One of these is "freelance writer, humorist and educator, Brock Cohen, who wrote a funny, biting assessment of ed reform called "The Fairy Tale of School Reform." He has a section called "Once Upon a time..." that starts like this:
There lived a group of altruists known as the public school reformists. These munificent spirits selflessly set aside their unfathomably important lives in addressing such a dire issue. What this rarefied collection of heaven-sent do-gooders lacked in basic knowledge of classroom pedagogy and actual firsthand contact with nanny-less human schoolchildren, they more than compensated for in name recognition; soaring rhetoric; and the blind, unwavering conviction that nothing less than a systemic upheaval of the current school system could salvage public education.
Yup, that's pretty much the story. Here's his second part, "Debunking the Fairy Tale of School Reform."
The other blog post I really enjoyed was from teacher, Sabrina Stevens Shupe, entitled, "How Do Successful School Systems Treat Teachers?" I was really looking forward to her describing a well-functioning district in the U.S. where teachers feel good about their work and the support they receive from their district. But she writes about what other countries do so that was a let-down. One line says it all:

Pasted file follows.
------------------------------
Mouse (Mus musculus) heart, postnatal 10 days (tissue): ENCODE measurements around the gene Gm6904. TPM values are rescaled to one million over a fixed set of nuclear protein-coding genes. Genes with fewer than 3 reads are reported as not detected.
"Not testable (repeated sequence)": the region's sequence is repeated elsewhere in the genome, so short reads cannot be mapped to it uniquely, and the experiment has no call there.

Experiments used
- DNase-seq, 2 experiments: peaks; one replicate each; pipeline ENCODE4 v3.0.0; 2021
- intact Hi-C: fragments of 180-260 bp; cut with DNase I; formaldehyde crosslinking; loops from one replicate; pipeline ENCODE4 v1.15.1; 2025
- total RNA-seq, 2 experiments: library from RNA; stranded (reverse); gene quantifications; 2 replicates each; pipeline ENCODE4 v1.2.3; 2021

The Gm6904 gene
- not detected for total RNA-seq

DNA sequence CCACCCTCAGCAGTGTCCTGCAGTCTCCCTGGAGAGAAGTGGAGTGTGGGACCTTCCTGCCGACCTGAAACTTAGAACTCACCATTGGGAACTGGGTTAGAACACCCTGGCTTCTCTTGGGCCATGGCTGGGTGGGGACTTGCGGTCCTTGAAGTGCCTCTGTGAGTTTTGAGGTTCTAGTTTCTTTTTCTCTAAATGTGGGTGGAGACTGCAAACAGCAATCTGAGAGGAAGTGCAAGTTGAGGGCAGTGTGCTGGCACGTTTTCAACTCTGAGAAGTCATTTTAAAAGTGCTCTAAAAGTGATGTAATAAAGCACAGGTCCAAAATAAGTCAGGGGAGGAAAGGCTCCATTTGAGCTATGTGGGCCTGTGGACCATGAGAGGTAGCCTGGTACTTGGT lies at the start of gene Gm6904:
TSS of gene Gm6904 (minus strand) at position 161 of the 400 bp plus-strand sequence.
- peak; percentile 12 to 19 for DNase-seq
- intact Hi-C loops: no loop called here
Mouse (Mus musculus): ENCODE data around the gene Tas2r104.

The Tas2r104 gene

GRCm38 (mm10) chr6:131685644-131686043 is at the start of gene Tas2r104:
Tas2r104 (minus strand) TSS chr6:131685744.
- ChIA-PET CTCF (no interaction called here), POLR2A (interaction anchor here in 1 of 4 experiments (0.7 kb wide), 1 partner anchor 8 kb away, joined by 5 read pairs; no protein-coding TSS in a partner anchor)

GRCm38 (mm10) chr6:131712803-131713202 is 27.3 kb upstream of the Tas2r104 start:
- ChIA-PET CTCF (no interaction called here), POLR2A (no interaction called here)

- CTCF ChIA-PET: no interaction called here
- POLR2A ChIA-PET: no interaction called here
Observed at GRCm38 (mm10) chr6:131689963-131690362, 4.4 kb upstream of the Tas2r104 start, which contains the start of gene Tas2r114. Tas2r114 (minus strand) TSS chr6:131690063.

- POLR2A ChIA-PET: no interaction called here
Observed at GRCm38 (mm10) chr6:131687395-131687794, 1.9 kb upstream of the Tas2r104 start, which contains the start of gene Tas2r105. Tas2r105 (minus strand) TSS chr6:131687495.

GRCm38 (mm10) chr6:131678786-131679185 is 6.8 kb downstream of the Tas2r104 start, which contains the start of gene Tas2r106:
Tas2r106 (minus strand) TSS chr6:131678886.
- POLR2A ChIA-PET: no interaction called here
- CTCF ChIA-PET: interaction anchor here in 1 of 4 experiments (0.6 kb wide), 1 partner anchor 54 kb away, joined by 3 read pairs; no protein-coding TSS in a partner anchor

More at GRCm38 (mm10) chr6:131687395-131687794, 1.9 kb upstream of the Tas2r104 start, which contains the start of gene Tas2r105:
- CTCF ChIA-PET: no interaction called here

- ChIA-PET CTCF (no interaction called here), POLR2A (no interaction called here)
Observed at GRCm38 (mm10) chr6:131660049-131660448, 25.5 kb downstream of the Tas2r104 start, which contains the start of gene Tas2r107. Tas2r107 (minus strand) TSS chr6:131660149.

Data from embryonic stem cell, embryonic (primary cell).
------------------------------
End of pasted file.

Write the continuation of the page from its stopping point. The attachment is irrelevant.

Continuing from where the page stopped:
One of the key things that such systems have in common is that they take teaching seriously.
Because honestly, ever read the comments in the Seattle Times after any education story? You'd think teachers were involved in devil worship except the writers seem to think they are union zombies so how smart can they be? It's ridiculous. Even Oprah, who gives a lot of lip service to teachers, let her head get turned by Gates and Rhee.
Next good part?
Recognizing that "teaching is the profession that makes all other professions possible," other nations devote considerable time and resources into teaching. Note, too, that all of these investments are based on two key assumptions:
- That teachers should teach, develop and evaluate each other (and that every facet of education -- from teacher training to school leadership -- should be informed and led by professional educators).
- That teachers will stay in teaching until they retire, thereby allowing them to continue the cycle of developing other teachers and leading schools, and making such extensive investments worthwhile.
Last great section:
Rather than guaranteeing teacher quality before teachers take responsibility for students, we're growing a system where we put teachers in the classroom, then try to figure out if they're good enough after the fact. This experiment-and-punish approach is remarkably cruel to both teachers and students, especially the neediest ones -- who are often subjected to strings of over-worked, under-supported, and under-trained instructors year after year. If we really want to build a world-class school system, why waste time and money on witch hunts and magic bullets?